29
Feb
08

In the beginning

At the beginning of this year I turned 45 and decided the time was finally right for me to turn to studying Kabbalah. Walking into my local library last month in South London I picked up a book on the history of Kabbalah and set to work. 

In 30 years of forays through the library of ideas I have been up and down many aisles – Marxism in various manifestations (council communism, autonomism and lately, the Frankfurt School), anarchism, surrealism, the Situationists, punk, rave, folk, feminism, liberation theology, Buddhism, neo-paganism… Today my belief system, such as it is, includes elements from most of the above particularly those threads that relate to change, creativity, connectedness and commons.

At various points on this intellectual and practical journey, I have stumbled across Kabbalah but have generally put it back on the top shelf. I just was never in the right frame of mind to put in the rigorous effort I perceived as necessary to understand its complexities. And in any event, one of the first things I had read about it was that it was best studied in maturity. An early Kabbalist text  quotes the Talmudic statement that ‘The forty-two lettered Name, holy and sanctified, is entrusted only to one who is middle-aged, pious, free from ill temper, a teetotaller who shuns the taking of revenge’ (1). I am sure I don’t meet all these criteria – perhaps none apart from the age, but that’s a start isn’t it?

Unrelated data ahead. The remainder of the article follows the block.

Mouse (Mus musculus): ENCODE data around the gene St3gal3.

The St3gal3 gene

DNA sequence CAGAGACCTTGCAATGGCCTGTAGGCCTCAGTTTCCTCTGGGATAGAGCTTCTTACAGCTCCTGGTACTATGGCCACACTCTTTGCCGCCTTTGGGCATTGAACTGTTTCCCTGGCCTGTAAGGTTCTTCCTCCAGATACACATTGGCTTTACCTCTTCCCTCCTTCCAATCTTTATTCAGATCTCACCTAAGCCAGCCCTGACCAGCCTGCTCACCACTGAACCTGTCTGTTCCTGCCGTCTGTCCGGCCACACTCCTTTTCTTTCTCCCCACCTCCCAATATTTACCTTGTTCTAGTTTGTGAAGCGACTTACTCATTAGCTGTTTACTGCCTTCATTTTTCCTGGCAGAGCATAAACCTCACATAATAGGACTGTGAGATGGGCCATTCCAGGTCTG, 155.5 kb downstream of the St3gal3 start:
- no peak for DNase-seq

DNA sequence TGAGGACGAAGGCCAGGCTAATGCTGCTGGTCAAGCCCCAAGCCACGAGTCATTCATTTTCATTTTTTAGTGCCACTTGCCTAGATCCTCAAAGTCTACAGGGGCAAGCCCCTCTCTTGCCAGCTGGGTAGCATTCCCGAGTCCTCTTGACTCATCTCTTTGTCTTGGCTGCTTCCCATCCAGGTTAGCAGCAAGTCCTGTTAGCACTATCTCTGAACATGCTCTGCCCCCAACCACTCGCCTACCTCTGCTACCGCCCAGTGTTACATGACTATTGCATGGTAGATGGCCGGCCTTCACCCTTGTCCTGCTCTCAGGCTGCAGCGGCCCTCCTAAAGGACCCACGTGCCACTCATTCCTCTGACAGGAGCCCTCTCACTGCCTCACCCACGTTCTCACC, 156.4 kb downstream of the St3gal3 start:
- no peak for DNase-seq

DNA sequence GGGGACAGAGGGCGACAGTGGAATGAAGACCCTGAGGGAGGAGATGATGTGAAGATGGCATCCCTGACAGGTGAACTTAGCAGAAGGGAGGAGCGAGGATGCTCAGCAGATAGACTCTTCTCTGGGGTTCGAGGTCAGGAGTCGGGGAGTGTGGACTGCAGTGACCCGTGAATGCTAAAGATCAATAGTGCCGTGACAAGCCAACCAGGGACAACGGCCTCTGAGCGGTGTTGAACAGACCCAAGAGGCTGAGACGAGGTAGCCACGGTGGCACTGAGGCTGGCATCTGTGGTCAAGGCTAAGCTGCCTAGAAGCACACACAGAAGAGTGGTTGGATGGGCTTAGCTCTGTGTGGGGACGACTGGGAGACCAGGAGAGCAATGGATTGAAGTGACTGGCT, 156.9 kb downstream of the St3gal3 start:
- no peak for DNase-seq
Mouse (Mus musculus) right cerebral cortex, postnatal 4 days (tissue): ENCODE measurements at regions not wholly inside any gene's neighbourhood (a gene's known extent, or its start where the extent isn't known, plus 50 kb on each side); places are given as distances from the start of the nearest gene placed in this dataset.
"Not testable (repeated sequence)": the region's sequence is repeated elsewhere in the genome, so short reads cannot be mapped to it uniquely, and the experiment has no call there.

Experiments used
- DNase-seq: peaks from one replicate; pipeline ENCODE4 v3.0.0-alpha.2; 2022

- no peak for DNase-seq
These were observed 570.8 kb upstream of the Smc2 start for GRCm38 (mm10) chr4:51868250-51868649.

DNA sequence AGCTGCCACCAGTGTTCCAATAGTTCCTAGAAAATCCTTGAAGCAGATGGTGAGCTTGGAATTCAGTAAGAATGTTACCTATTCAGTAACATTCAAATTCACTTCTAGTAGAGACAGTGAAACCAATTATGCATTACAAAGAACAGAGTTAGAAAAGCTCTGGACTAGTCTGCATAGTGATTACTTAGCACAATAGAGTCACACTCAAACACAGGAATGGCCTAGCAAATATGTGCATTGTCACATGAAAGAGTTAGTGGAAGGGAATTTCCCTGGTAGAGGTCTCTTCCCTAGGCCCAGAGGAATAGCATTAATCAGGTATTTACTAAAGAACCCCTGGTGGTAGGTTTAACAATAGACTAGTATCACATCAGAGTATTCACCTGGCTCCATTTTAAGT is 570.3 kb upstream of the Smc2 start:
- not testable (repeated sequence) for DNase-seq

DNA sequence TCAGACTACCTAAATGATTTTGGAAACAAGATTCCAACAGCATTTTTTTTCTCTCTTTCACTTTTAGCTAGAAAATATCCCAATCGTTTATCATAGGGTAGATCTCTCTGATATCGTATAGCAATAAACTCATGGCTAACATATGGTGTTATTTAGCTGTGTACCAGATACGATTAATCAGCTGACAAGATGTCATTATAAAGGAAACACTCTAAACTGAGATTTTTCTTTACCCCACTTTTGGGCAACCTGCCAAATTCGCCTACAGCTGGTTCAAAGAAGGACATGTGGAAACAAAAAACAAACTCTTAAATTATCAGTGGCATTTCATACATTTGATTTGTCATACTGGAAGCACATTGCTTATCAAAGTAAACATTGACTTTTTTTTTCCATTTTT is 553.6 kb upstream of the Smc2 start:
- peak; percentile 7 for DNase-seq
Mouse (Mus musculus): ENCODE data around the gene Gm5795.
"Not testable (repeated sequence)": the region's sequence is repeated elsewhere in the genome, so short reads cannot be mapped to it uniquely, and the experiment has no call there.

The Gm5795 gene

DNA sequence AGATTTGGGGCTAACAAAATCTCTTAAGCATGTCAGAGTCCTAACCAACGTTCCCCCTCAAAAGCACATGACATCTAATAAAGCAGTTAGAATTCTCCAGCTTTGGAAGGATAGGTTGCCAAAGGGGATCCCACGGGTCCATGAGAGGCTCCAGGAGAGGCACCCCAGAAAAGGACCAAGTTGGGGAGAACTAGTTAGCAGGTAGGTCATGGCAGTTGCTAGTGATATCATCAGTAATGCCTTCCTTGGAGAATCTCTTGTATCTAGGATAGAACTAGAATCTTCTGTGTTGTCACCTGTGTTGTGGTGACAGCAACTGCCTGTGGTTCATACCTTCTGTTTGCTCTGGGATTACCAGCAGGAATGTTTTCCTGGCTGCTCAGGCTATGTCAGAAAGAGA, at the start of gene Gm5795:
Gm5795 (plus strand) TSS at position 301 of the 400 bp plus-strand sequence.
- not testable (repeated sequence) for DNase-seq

What I hadn’t bargained on was that by the time I got round to it, Kabbalah would have become perceived as the latest celebrity new age spiritual fix. Everybody has now heard of it and many people assume that it is some kind of cult of red-bracelet wearing Hollywood adepts. I know enough about it to want to look beyond this spectacular image at a rich cultural stream with getting on for a thousand years of thought and practice behind it.  It is my intent  to use this blog to reflect on what I learn along the way.`

(1) The text referred to is the early 13th century ‘Interpretation of the Four-lettered Holy Name’ attributed to the ‘Iyyun circle of Jewish mystics. There are 42 Hebrew letters between the first letter of Genesis 1:1 and the beginning of the sentence  following ‘and void’ in Genesis 1:2.

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